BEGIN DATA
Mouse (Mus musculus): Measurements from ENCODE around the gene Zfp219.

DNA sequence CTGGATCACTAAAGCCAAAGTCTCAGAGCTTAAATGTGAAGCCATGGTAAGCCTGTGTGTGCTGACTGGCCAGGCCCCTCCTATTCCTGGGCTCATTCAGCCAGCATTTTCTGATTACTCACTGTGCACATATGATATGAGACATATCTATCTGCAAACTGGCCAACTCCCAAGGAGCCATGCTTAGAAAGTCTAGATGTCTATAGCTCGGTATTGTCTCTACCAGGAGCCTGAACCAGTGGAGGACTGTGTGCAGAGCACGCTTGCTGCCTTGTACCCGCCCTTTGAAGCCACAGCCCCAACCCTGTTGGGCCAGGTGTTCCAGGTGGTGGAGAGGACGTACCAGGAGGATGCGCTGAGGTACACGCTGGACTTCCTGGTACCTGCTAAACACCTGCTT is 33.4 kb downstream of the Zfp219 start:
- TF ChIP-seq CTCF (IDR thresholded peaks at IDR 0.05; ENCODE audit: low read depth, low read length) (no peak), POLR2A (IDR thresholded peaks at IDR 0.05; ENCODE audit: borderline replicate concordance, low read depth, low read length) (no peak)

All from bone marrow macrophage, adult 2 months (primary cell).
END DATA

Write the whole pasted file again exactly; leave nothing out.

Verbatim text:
Mouse (Mus musculus): Measurements from ENCODE around the gene Zfp219.

DNA sequence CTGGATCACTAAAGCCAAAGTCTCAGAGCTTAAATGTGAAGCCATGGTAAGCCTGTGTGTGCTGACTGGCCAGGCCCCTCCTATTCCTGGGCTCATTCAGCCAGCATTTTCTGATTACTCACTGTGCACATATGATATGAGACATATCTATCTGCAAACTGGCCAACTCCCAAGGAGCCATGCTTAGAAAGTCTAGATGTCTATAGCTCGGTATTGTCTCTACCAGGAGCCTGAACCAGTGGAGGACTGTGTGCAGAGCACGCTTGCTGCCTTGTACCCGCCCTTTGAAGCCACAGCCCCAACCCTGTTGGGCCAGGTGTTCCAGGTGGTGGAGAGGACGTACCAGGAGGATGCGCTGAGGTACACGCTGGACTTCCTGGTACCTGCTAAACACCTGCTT is 33.4 kb downstream of the Zfp219 start:
- TF ChIP-seq CTCF (IDR thresholded peaks at IDR 0.05; ENCODE audit: low read depth, low read length) (no peak), POLR2A (IDR thresholded peaks at IDR 0.05; ENCODE audit: borderline replicate concordance, low read depth, low read length) (no peak)

All from bone marrow macrophage, adult 2 months (primary cell).